The Curse of Macbeth
Great staging, shame about the acting
This article is from 2011.
From the knife-wielding thugs that welcome you into the venue, it’s clear that this production of Macbeth is going to be bold, brash and in your face. And in those terms the show doesn’t disappoint. Its striking design – all bloodstained mirrors and dry ice – matches the sepulchral Baroque glory of the venue itself. The leather- and bondage-influenced costumes and visceral sound design only help to define a production that’s dark, physical and aggressive.
If only this sumptuous staging were matched by the content. Shakespeare’s original has been rather hacked about in reducing it to just over an hour in length – and in any case, words are often lost behind the set’s towering mirrored panels. The acting is variable: Guy Woolf is a petulant Macbeth (it’s hard to believe he really has designs on the crown), there’s a passionate yet fragile Lady Macbeth from Eve Hedderwick-Turner, and Jack Hudson delivers a strong Macduff, full of impotent rage on discovering the death of his family. If the effort devoted to the staging had also been applied to the text and delivery, this could have been a real winner.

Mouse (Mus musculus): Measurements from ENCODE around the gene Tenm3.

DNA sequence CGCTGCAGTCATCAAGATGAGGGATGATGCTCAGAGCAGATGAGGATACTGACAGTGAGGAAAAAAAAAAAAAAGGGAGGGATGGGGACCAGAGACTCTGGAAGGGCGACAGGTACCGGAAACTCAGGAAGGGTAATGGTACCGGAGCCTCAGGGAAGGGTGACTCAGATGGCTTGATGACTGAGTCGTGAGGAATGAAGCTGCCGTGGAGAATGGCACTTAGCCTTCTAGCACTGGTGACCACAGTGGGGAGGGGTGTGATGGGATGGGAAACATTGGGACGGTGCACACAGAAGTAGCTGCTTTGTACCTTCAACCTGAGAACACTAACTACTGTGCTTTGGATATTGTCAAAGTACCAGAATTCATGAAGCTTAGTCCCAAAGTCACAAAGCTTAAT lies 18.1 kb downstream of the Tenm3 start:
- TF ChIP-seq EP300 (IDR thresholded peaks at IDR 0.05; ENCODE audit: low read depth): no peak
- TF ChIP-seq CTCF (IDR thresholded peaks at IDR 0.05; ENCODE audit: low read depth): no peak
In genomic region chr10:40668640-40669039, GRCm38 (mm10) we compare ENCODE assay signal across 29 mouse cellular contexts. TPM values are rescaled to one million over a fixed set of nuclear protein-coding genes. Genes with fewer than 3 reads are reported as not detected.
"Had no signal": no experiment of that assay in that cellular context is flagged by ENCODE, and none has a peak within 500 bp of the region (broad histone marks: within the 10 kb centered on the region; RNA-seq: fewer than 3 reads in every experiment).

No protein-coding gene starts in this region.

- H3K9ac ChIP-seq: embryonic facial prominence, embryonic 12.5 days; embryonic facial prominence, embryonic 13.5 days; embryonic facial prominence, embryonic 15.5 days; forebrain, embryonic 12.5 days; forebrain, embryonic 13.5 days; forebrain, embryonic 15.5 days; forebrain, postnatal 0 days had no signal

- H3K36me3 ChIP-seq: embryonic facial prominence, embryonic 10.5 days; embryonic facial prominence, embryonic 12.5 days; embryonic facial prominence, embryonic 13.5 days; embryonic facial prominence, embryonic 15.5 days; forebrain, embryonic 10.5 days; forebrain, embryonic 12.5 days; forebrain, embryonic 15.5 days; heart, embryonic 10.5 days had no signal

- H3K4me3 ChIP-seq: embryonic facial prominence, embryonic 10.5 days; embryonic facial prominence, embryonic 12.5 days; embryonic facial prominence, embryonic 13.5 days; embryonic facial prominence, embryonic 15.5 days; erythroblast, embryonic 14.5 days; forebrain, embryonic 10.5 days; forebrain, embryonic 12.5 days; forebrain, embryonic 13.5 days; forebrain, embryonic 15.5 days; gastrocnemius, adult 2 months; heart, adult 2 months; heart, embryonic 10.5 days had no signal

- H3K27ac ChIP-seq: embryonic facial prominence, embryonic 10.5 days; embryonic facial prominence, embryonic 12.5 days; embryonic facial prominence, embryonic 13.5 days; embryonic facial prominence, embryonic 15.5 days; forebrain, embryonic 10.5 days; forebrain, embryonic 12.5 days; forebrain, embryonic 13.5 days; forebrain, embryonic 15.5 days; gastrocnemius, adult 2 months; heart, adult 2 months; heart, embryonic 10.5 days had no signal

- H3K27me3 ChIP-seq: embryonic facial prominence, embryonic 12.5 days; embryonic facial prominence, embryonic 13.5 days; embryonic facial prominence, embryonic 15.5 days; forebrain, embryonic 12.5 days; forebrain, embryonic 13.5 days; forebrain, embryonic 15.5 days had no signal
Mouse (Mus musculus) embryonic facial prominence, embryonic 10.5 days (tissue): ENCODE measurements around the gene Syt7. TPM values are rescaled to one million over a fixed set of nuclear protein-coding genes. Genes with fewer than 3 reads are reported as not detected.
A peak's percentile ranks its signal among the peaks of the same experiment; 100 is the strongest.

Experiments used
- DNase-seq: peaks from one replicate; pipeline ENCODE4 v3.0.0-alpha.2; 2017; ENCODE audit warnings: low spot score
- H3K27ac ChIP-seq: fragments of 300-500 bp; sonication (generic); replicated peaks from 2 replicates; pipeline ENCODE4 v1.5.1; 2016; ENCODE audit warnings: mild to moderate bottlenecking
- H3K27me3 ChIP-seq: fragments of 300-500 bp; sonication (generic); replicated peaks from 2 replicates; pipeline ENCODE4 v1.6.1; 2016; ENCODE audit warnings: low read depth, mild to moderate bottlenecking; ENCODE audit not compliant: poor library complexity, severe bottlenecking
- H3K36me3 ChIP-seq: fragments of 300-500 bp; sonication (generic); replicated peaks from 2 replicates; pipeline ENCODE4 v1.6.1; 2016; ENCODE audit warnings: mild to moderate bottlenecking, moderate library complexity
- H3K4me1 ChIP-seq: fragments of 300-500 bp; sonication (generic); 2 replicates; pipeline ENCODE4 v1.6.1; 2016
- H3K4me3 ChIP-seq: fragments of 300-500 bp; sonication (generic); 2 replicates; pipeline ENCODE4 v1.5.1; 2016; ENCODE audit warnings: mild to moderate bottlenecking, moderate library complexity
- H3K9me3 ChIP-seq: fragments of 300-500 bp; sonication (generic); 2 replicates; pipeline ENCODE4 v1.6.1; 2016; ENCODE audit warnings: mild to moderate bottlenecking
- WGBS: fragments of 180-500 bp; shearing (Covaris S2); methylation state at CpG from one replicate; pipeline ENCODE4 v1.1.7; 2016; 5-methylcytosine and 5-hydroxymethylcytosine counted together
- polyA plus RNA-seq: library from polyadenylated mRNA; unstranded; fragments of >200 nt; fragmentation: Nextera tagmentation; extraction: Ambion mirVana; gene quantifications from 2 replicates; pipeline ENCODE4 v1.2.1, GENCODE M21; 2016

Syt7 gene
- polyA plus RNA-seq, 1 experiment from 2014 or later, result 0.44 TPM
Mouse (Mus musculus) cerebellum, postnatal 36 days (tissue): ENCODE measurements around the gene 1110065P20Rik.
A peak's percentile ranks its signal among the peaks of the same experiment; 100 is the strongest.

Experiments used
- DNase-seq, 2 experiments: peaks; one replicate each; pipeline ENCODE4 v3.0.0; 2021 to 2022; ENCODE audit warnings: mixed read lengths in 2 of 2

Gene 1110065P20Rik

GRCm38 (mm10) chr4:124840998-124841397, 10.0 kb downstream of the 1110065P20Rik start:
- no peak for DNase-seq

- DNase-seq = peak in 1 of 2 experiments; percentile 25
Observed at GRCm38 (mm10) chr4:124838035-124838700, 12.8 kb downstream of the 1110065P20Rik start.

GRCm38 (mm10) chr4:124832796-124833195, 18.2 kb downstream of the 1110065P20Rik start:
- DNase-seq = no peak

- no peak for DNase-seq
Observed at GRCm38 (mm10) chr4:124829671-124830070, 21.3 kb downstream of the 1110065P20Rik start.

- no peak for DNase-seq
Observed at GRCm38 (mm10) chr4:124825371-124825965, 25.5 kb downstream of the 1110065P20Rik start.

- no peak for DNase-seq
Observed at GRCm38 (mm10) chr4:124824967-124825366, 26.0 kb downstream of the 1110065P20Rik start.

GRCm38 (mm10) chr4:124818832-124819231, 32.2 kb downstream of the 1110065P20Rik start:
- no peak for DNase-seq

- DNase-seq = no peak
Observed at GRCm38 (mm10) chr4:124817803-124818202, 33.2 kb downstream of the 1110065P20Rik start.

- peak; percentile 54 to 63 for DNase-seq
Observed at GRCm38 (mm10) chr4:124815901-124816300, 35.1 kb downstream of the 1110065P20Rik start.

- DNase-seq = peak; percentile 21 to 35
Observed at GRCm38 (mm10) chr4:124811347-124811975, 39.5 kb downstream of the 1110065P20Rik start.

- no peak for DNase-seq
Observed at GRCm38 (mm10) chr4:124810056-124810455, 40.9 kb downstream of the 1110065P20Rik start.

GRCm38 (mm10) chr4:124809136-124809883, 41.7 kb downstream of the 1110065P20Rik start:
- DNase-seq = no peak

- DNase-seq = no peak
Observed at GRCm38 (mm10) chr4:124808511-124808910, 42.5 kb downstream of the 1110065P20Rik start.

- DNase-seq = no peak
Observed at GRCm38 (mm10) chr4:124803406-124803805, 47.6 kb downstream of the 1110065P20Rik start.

The Playhouse at Hawke and Hunter Green Room, 0844 871 3014, until 29 Aug (not 15), 4pm, £10.50 (£9.50).